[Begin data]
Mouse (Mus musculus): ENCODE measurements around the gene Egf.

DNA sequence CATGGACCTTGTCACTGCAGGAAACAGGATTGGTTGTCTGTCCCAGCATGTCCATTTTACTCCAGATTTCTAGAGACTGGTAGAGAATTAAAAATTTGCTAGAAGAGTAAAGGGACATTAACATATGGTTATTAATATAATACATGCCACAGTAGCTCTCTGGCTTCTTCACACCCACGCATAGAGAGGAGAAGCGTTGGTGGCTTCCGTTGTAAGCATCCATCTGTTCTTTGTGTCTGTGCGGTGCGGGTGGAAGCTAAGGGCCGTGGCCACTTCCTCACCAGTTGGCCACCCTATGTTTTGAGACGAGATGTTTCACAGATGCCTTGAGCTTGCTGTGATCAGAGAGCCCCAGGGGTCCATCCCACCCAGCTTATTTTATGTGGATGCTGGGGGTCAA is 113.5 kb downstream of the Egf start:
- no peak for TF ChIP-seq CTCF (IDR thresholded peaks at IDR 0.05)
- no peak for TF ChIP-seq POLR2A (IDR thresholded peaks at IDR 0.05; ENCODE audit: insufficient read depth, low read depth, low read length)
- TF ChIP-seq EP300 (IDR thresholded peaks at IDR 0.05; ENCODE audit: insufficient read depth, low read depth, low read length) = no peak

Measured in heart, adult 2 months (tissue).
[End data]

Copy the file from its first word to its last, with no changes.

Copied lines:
Mouse (Mus musculus): ENCODE measurements around the gene Egf.

DNA sequence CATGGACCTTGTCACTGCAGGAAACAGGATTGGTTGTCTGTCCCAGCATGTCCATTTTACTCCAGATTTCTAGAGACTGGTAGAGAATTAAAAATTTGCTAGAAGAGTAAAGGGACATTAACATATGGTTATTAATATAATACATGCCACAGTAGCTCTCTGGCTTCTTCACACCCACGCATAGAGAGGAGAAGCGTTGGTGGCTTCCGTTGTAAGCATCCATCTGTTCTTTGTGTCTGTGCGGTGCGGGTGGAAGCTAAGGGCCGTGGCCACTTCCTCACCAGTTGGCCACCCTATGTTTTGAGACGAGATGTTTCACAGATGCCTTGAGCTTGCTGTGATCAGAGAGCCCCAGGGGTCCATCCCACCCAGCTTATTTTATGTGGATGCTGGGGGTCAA is 113.5 kb downstream of the Egf start:
- no peak for TF ChIP-seq CTCF (IDR thresholded peaks at IDR 0.05)
- no peak for TF ChIP-seq POLR2A (IDR thresholded peaks at IDR 0.05; ENCODE audit: insufficient read depth, low read depth, low read length)
- TF ChIP-seq EP300 (IDR thresholded peaks at IDR 0.05; ENCODE audit: insufficient read depth, low read depth, low read length) = no peak

Measured in heart, adult 2 months (tissue).